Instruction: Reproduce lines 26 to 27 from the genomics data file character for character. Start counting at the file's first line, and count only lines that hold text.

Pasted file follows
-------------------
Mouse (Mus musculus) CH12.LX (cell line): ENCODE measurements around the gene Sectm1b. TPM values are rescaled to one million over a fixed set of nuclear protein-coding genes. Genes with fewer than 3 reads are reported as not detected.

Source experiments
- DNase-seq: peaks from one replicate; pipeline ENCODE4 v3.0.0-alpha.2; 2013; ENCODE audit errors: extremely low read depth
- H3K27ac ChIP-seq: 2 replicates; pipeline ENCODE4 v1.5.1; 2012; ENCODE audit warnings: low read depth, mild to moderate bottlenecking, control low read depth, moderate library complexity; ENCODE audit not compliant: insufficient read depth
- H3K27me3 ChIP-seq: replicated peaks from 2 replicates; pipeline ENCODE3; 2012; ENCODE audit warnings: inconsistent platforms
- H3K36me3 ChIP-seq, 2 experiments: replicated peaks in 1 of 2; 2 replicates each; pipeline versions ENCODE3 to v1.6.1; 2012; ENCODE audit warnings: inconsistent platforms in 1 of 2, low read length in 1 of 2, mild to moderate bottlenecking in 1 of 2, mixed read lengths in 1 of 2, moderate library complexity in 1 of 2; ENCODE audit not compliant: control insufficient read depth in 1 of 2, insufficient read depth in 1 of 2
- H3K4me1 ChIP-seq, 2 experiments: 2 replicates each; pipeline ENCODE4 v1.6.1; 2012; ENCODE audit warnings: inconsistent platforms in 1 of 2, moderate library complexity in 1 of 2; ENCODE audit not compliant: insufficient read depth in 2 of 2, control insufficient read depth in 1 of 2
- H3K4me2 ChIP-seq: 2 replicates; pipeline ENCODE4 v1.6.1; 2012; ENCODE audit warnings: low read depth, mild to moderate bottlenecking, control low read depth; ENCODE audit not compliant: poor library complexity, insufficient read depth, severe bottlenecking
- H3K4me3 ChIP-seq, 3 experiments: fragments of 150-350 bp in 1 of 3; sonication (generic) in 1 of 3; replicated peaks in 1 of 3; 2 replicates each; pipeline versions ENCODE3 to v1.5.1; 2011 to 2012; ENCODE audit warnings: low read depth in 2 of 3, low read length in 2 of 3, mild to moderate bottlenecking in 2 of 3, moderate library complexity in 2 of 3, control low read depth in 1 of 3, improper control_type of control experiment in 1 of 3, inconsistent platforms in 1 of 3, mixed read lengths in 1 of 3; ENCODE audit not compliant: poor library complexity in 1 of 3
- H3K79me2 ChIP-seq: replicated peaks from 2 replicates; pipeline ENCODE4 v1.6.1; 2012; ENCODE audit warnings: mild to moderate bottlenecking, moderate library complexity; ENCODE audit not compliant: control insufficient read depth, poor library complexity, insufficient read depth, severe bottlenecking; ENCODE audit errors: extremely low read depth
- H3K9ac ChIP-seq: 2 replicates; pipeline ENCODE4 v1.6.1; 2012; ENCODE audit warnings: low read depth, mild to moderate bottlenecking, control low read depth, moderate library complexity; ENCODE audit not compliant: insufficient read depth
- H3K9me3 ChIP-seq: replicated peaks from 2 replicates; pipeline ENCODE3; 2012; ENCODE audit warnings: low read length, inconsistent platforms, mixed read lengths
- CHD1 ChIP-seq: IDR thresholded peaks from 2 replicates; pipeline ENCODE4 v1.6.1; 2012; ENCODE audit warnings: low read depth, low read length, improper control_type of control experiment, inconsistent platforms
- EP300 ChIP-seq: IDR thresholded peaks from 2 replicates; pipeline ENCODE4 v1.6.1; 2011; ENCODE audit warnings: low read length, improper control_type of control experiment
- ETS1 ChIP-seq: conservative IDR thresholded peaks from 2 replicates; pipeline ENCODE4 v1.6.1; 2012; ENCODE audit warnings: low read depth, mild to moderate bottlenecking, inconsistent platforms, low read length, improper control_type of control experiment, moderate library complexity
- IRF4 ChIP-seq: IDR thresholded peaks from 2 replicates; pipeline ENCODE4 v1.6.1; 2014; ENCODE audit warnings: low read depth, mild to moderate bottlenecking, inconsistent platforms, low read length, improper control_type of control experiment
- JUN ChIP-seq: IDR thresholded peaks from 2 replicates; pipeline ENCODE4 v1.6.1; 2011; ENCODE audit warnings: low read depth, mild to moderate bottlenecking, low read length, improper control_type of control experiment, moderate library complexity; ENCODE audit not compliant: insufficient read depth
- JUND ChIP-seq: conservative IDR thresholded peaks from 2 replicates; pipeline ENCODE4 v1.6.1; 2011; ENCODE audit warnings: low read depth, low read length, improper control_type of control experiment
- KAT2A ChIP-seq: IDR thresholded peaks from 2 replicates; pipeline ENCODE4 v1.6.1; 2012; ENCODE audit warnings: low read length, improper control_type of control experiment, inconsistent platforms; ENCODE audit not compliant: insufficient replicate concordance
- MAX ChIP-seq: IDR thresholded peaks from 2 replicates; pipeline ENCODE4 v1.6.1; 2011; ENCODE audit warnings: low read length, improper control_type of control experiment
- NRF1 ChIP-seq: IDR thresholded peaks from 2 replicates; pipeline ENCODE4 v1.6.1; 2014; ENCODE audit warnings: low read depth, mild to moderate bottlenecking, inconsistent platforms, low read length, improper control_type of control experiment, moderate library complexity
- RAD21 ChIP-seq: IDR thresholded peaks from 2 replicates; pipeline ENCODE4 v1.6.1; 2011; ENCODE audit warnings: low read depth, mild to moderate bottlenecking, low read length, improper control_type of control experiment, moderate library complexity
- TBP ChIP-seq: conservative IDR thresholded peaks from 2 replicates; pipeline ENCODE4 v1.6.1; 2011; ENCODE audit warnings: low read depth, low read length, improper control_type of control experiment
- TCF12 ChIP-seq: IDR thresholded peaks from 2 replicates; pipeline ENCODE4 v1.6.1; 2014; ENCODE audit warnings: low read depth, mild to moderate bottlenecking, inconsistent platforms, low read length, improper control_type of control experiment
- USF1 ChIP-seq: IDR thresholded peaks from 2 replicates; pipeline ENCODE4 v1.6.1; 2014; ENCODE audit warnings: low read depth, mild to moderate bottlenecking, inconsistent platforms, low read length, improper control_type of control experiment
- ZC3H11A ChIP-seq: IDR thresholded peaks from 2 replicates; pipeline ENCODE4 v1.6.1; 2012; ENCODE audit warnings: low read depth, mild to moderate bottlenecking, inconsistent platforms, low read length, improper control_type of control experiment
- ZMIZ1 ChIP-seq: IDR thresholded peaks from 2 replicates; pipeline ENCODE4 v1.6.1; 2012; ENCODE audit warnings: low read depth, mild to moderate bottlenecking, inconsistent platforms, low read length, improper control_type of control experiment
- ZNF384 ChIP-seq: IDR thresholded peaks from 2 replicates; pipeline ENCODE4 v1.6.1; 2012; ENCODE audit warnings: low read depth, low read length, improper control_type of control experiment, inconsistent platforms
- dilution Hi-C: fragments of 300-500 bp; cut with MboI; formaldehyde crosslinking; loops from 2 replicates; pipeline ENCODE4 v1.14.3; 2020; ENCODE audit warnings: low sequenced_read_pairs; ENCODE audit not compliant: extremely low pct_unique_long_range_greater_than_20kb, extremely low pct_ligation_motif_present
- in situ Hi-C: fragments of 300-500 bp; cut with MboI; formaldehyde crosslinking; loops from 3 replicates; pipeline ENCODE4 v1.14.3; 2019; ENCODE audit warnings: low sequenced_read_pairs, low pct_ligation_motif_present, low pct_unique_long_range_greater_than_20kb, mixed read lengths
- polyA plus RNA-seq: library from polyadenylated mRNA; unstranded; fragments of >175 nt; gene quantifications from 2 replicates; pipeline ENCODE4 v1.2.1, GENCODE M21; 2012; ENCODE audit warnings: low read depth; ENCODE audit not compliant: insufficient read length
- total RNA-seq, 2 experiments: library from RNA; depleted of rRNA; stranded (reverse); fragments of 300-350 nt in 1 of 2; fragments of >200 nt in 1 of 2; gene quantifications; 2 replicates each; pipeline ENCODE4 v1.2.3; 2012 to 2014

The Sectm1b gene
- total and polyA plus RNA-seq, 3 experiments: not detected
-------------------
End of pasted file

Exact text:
- ZC3H11A ChIP-seq: IDR thresholded peaks from 2 replicates; pipeline ENCODE4 v1.6.1; 2012; ENCODE audit warnings: low read depth, mild to moderate bottlenecking, inconsistent platforms, low read length, improper control_type of control experiment
- ZMIZ1 ChIP-seq: IDR thresholded peaks from 2 replicates; pipeline ENCODE4 v1.6.1; 2012; ENCODE audit warnings: low read depth, mild to moderate bottlenecking, inconsistent platforms, low read length, improper control_type of control experiment